Having safety features in place to reduce the risk of injuries can also potentially help reduce your extent of liability. Many property insurers will ask you to put safety measures in place to limit the risk of pool-related injuries, like fencing in your pool with a locking gate or removing the pool’s ladder to help restrict access.
Choosing the right level of liability coverage is important to protect your financial well-being. Even if your liability coverage extends to pool-related injuries, consider speaking with an insurance agent to determine the right coverage limit for you.
What is an attractive nuisance?
Similar to playgrounds and trampolines, insurance companies deem swimming pools an “attractive nuisance.” An attractive nuisance is an artificial condition or device that attracts children and lures them into perilous situations. Children of “tender years” — each state has its own definition of age meeting this requirement, but generally, it’s under the age of eight — do not have the capacity to understand the true dangers of certain situations or have the ability to save themselves when something goes wrong.
According to Cornell Law School, the attractive nuisance doctrine imposes a higher level of responsibility on homeowners who have created dangerous conditions that attract children to their property. Children receive the status of invitees, meaning whether they are trespassing or invited, they have the same level of protection under the law. Homeowners are usually required to provide warnings and/or minimize potential risks per city, county and state that dictate how fortified swimming pools should be. This is also why insurance companies have stringent underwriting and swimming pool insurance requirements.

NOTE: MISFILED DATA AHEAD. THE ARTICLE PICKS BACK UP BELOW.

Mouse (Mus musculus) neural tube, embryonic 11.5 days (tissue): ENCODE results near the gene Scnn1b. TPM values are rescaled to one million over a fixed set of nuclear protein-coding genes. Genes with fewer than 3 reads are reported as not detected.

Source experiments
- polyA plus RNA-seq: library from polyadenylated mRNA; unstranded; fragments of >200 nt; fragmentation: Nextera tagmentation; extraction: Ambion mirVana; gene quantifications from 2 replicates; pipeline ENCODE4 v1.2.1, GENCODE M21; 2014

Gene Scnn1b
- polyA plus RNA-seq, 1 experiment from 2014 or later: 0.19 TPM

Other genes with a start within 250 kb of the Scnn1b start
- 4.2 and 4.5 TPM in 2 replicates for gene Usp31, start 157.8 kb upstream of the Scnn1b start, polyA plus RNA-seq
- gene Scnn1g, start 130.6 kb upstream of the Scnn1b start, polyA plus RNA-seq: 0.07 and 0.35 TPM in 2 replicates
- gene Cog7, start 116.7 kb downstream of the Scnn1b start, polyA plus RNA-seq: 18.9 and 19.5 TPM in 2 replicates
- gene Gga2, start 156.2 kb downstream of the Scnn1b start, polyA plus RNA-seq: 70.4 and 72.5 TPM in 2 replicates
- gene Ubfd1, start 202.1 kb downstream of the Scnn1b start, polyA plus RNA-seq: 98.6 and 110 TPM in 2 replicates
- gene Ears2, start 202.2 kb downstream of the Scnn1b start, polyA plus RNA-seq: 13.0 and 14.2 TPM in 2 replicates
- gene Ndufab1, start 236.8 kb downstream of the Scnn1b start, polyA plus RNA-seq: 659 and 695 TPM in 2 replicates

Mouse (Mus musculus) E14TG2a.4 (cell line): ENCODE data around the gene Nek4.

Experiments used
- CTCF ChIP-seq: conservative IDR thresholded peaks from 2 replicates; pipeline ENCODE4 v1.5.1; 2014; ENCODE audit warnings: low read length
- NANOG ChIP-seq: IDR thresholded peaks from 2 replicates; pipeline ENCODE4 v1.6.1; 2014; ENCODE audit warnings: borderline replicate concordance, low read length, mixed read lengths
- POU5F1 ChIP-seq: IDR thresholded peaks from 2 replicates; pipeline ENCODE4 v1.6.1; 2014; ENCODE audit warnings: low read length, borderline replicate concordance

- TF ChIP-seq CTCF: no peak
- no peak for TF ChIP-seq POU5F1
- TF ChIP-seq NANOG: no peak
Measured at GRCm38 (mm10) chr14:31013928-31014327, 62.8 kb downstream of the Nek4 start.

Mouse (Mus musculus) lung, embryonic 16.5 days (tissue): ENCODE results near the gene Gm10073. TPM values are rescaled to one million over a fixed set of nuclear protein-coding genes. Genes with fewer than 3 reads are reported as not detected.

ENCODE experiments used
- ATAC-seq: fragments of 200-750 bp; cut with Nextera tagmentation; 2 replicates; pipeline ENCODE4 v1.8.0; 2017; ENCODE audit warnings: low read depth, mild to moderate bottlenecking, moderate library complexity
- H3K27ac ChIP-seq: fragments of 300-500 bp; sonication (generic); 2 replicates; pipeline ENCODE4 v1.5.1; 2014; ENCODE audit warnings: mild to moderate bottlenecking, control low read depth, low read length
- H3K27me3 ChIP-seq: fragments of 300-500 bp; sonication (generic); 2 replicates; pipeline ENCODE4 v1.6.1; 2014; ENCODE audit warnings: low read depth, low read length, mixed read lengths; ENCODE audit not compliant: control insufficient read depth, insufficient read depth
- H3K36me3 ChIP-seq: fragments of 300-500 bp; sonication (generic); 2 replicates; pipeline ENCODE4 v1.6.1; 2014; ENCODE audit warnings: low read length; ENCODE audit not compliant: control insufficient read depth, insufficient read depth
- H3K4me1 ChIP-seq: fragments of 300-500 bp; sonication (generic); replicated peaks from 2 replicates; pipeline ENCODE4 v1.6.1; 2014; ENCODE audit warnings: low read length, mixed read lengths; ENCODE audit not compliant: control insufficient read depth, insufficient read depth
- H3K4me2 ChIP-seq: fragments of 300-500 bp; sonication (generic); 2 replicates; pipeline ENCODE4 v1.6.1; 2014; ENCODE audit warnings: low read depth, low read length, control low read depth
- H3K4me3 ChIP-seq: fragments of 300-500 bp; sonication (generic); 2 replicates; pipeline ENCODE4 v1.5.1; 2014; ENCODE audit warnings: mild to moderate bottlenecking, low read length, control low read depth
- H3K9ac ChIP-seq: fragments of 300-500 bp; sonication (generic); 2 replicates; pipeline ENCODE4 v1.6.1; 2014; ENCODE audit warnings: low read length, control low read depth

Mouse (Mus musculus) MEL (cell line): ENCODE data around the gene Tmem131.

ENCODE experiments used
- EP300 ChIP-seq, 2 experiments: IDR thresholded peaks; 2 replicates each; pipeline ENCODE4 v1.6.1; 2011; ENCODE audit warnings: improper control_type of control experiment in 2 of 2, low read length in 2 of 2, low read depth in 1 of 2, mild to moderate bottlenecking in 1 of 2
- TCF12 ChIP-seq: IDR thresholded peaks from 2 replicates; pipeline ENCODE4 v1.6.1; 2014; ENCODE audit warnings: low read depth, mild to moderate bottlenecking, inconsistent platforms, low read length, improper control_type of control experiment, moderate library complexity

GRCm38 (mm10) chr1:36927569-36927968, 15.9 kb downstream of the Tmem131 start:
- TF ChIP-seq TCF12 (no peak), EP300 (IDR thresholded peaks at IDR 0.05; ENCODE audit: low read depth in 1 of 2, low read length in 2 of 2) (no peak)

How personal umbrella policies can help pool owners
Getting a personal umbrella policy is not required, but it is worth considering if you have a swimming pool on your property. Umbrella policies provide more financial protection than a standard homeowners policy. An umbrella policy adds liability protection beyond your existing homeowners insurance policy and generally applies once your homeowners liability limits have been exhausted.
With an umbrella policy, homeowners typically have $1 million or more in additional liability protection for both their homes and vehicles. Should someone die or become seriously injured while using your pool, an umbrella policy would help pay for their funeral or medical costs, as well as any of your legal fees from the incident.